Television review: Weight-Loss Ward, ITV1;
Miniature Britain, BBC1

 

Who ate all the pies? Well, Sunderland certainly wasn't backward in coming forward, according to Weight-Loss Ward, which reports on the activities of the "busiest obesity unit in the UK". Sunderland, we were told, is "one of the fattest places in the country", an area in which 40 per cent of the adults are overweight.

We're not talking about a bit of middle-aged spread here, either, at least not in the case of those contemplating one of the various weight-reduction surgeries that Sunderland Royal Hospital now specialises in. Deborah, readying herself for gastric sleeve surgery that would remove seven-eighths of her stomach permanently, was hoping to lose the weight of a full-grown man. And Terry Gardner – who weighed 47 stone when the filming began and could no longer fit into his own bathroom – appeared to be hellbent on finding out just how big you can grow a man to be.

The critical bit of the treatment doesn't appear to involve a scalpel, and consists in cutting out the only kind of denial that some of these people exercise, which is denying to themselves that they have any responsibility for how they've ended up. This isn't a matter of moral blame, incidentally. Most of the people here were using food to patch up traumas in their lives, and some of them had deep-rooted psychological problems. But until they acknowledge that their eating habits got them into trouble in the first place, the unit is wary about conducting serious, possibly life-threatening, surgery. Candidates for weight-loss procedures generally have to lose a few pounds first to demonstrate that they have the self-control without which none of the operations will work.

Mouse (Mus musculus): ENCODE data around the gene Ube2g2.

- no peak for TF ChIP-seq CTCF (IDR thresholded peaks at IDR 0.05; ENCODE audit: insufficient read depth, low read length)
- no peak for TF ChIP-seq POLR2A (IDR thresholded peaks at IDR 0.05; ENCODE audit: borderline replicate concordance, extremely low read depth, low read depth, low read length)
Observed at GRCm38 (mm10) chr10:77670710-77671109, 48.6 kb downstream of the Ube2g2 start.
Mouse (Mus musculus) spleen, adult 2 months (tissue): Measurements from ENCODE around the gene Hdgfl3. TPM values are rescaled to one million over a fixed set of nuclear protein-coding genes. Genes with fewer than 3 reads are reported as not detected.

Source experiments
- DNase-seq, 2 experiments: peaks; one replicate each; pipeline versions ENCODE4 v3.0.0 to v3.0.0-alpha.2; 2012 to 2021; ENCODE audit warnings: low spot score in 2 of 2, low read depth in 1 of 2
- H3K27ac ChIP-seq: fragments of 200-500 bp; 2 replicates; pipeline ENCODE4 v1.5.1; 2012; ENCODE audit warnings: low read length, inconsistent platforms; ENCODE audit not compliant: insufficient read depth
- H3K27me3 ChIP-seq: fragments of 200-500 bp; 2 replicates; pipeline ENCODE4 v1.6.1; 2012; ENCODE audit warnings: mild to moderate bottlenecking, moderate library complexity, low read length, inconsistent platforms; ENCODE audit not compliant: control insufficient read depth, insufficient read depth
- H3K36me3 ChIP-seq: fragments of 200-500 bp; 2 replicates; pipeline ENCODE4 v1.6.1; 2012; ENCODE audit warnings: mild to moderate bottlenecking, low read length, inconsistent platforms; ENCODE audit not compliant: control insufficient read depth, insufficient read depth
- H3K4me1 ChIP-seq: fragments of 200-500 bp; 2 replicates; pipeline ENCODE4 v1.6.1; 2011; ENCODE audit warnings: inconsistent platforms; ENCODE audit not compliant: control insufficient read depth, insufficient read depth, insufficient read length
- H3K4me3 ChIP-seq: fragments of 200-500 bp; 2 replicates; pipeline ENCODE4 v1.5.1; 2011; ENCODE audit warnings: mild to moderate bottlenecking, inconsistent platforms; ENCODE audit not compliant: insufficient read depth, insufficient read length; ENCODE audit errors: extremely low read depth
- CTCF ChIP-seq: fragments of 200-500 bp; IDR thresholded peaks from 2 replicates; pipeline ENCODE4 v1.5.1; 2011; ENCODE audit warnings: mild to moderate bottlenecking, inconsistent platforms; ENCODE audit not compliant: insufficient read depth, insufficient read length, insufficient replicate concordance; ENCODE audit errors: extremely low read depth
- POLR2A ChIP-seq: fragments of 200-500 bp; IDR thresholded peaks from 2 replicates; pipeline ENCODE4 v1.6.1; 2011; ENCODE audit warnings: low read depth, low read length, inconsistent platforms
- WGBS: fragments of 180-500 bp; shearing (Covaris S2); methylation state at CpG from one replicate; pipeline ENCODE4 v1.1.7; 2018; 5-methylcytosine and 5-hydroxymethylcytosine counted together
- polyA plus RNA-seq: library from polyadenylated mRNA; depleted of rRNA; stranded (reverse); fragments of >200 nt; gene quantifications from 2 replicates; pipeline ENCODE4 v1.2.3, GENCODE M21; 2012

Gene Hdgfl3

They can be remarkably tenacious in holding on to their belief that weight gain is something that happened to them rather than something they did to themselves. Terry, admitted to hospital and placed on a calorie-controlled diet, actually managed to gain weight at one point, by dint of refusing to do his scheduled exercises and buying snacks from the hospital trolley. "It'll be all that frigging chicken and that," he said indignantly, insisting, in the teeth of the basic laws of physics, that he hadn't been doing any secret snacking. The consultant came in to give him a stern talking to about the daily cost of his treatment, but Terry wasn't cowed: "How's that my problem? It's not a cost to me. That's a cost to the NHS. I can't see how it's my problem, so why bring it up?"

Erica, 21 stone and suffering from diabetes, didn't exactly cover herself in glory either, rewarding herself for a week of moderate self-restraint by spending the weekend binging. "I just pig out," she admitted, before demonstrating the best way to eat a tin of cling peaches in syrup (it involved licking the lid on both sides and draining the tin dry at the end). Unsurprisingly, even though she had made the grade in terms of poundage dropped, her psychologist wasn't quite ready to sign her off. And Sophie, a teenager who had a gastric balloon fitted, diligently managed to get enough food in around it to keep her weight pretty much as it was at the beginning. There were successes too, though, to confirm the surgeon's contention that weight-loss surgery could be cost effective. The film ended with the heartening sight of Deborah returning her bariatric wheelchair. She can actually walk unaided now.

Miniature Britain was concerned with the opposite end of the scale, and involved the entomologist George McGavin touring Britain with a powerful microscope to look at the very tiny appetites that drive many natural processes, including the dust mites that even now may be stampeding through your carpets or, possibly, even your eyebrows. As uncomplicated as a Victorian lantern lecture but none the worse for that really. There are wonders in a drop of water.

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